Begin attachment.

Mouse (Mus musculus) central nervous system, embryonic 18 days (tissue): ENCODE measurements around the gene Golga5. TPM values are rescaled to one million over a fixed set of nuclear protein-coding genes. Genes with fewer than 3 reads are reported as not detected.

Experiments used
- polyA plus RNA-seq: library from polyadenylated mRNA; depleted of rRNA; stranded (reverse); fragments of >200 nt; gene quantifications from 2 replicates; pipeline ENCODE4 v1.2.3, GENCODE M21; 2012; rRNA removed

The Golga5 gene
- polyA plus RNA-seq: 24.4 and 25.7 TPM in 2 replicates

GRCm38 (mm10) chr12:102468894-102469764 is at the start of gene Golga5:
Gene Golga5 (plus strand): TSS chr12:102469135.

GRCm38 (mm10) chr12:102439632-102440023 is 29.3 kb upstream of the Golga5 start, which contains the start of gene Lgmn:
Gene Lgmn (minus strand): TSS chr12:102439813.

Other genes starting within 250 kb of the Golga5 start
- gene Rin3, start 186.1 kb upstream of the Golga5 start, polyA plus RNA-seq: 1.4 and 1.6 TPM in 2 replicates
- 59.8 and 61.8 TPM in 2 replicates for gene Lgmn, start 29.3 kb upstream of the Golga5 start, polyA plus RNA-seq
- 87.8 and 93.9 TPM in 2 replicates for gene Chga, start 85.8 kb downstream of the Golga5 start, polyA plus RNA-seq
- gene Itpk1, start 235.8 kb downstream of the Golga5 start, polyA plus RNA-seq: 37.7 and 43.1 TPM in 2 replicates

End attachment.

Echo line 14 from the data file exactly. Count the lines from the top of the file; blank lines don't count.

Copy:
- gene Itpk1, start 235.8 kb downstream of the Golga5 start, polyA plus RNA-seq: 37.7 and 43.1 TPM in 2 replicates